|Image courtesy of Relativity Media.|
The picture pokes fun at the mindset of a certain type of male. You might think I'm referring to the Jersey Shore type of guy that Levitt is obviously lampooning here, but that's not exactly it.
In the film, Jon is a lothario who easily picks up women from bars and brings them back to his home for one night stands. But what he truly prefers, as he tells us via voice over, is watching porn on his computer. Jon says that actual sex cannot compare, for him, to the fantasies involved with watching adult movies online.
Of course - since this is a romantic comedy, Jon meets a young woman who changes his mind about this addiction - at least, for a while. Her name is Barbara (Scarlett Johansson), whom we, at first, find plucky before getting some reservations about her later on.
It's important to note the other lead characters in the film, including Jon's homebody mother (Glenne Headly), who is obsessed with her son settling down, his father (Tony Danza), who curses loudly at sports games on the television, wears a wife beater and comes across as the stereotypical father you'd expect to see in a film of this sort, and a sister, whose sole line in the movie includes some sage advice.
And then, there's Esther (Julianne Moore), a middle aged woman whom Jon meets during a night class that he is prompted to take by Barbara. I won't give away what role Esther serves, but let's just say that you might think the film is going in one direction before it veers off in a completely different one.
One of the more interesting aspects of the film is its comparison of Jon's and Barbara's addictions. As I've mentioned before, Jon is into online smut. At one point in the picture, a character points out to Jon that his obsession with porn - as opposed to sex with a real woman - may have to do with the fact that he does not have to do anything for the women in the videos.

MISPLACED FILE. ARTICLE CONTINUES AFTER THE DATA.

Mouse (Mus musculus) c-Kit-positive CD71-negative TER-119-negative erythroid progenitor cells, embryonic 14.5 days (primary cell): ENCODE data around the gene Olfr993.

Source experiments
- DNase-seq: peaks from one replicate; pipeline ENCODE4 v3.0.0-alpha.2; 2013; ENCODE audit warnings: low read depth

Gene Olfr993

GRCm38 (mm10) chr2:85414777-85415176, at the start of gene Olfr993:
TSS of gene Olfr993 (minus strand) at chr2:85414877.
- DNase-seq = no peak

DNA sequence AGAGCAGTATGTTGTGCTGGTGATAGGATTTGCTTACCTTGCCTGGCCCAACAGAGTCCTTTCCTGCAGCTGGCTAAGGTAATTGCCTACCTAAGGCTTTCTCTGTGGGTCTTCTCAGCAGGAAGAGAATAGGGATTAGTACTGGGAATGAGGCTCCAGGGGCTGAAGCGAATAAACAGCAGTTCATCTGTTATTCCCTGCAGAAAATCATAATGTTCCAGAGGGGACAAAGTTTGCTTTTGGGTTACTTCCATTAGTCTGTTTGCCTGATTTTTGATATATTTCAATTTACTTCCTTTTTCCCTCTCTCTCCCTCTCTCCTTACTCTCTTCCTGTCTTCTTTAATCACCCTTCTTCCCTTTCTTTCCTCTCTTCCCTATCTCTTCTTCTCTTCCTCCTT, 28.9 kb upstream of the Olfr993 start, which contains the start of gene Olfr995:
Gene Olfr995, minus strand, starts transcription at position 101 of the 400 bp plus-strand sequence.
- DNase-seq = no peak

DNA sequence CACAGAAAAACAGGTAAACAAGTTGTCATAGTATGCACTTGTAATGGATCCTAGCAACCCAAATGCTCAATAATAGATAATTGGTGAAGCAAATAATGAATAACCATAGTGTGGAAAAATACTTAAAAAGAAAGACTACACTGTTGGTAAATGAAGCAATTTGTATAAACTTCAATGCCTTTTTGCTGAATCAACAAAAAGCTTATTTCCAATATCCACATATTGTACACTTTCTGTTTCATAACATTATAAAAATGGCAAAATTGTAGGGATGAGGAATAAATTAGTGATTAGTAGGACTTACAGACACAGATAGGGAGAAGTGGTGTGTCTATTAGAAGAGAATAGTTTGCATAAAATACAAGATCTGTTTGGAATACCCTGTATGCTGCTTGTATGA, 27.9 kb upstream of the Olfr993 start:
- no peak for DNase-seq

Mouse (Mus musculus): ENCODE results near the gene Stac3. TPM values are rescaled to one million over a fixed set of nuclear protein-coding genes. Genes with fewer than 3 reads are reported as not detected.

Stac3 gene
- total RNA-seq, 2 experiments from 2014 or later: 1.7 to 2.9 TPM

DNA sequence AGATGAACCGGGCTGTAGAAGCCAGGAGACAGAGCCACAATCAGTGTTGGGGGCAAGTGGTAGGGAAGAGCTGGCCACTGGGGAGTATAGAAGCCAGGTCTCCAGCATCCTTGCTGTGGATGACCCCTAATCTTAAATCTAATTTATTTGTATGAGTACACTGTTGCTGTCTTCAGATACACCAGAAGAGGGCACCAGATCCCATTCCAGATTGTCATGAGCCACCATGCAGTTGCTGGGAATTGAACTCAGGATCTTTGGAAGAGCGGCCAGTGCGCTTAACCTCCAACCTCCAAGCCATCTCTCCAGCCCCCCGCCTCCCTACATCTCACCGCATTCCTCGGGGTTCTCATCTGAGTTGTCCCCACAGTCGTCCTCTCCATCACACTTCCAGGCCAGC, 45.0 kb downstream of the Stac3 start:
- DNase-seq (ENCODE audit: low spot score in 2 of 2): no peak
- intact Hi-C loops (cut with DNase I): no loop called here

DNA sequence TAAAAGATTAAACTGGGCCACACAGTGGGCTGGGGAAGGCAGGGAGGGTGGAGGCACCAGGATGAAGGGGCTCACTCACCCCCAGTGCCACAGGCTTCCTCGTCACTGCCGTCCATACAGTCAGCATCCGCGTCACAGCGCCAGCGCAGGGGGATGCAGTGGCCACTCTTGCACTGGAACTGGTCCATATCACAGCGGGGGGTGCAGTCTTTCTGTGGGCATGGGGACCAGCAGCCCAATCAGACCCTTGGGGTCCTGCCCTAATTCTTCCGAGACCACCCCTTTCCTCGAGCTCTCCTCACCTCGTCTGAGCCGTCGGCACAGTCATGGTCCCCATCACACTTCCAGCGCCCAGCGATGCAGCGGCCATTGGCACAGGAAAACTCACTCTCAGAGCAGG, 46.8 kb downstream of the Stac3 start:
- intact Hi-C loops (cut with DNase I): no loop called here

On the other side of the coin, there are Barbara's fantasies derived from watching schmaltzy Hollywood rom coms, which are satirized in a clever sequence involving Anne Hathaway and Channing Tatum. The film draws parallels between Jon's porn and Barbara's rom coms and dissects how both genres lead to unhealthy expectations in relationships.
"Don Jon" does not always work. I'm no prude, but the onslaught of graphic images and language during its first 30 minutes feels a bit forced as if the first-time director were trying to prove something - that his film has edge, perhaps. And several of the scenes between Jon and his family seem to fit deliberately into the mold of all ethnic families portrayed in onscreen comedies.
But the picture, on the whole, is a little more clever than you might think and the performances are all pretty solid. "Don Jon" is a solid directorial debut that takes risks, most of which pay off.